B. Analysis

         Plaintiff seeks to make claims against the County of Essex, [2] the Essex County Jail, the jail's warden Charles Green, and a corrections officer of the jail named S. Davis for alleged violations of his constitutional rights pursuant to 42 U.S.C. § 1983. "To establish a claim under 42 U.S.C. § 1983, a plaintiff must demonstrate a violation of a right protected by the Constitution or laws of the United States that was committed by a person acting under the color of state law." Nicini v. Morra, 212 F.3d 798, 806 (3d Cir. 2000); see also Woodyard v. Cnty. of Essex, 514 F.App'x 177, 180 (3d Cir. 2013) (section 1983 provides "private citizens with a means to redress violations of federal law committed by state [actors]"). "The first step in evaluating a section 1983 claim is to 'identify the exact contours of the underlying right said to have been violated' and to determine 'whether the plaintiff has alleged a deprivation of a constitutional right at all.'" Nicini, 212 F.3d at 806 (quoting County of Sacramento v. Lewis, 523 U.S. 833, 841 n. 5 (1998)). Here, Plaintiff attempts to assert failure to protect claims against Defendants Davis, Essex County, the Jail, and Charles Green; as well as a claim based on the allegedly false disciplinary report against Defendants Green and Davis.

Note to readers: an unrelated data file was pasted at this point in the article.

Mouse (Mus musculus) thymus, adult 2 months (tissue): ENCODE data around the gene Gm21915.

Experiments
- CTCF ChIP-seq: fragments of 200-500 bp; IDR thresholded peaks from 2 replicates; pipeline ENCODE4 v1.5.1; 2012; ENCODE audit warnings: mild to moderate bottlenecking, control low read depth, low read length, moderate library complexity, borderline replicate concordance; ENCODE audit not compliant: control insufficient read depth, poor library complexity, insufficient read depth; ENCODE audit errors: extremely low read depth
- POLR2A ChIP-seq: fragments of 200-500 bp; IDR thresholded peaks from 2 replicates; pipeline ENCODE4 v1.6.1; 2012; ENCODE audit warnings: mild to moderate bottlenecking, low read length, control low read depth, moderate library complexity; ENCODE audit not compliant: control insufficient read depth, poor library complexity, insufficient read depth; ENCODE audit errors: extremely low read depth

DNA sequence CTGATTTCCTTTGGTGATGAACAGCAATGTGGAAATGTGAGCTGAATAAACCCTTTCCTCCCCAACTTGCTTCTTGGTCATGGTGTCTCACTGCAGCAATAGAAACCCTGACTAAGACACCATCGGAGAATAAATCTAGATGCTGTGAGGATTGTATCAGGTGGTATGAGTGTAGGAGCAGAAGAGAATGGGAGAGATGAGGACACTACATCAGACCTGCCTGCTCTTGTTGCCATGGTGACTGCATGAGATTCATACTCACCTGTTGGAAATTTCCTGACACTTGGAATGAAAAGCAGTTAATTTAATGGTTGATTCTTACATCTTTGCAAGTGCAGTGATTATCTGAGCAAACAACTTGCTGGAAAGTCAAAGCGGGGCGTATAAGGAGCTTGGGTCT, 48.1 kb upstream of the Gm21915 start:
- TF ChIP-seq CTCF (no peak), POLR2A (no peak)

1. Plaintiffs failure to protect claims

         First, Plaintiff seeks to raise a claim against all Defendants based on their failure to protect him from his assault by other inmates after being locked in his cell. As the Third Circuit has explained,

[w]hile the Eighth Amendment requires prison officials "to protect prisoners from violence at the hands of other prisoners, " not every prisoner-inflicted injury amounts to a constitutional violation. Farmer v. Brennan,511 U.S. 825, 833-34[] (1994). To state a failure-to-protect claim, a prisoner "must plead facts that show (1) he was incarcerated under conditions posing a substantial risk of serious harm, (2) the official was deliberately indifferent to that substantial risk to his health and safety, and (3) the official's deliberate indifference caused him harm." Bistrian v. Levi,696 F.3d 352, 367 (3d Cir.2012) (citing Farmer, 511 U.S. at 834[]). An official acts with deliberate indifference when he or she knows of and disregards a substantial risk of serious harm to inmate health or safety. Farmer, 511 U.S. at 837[]. It ...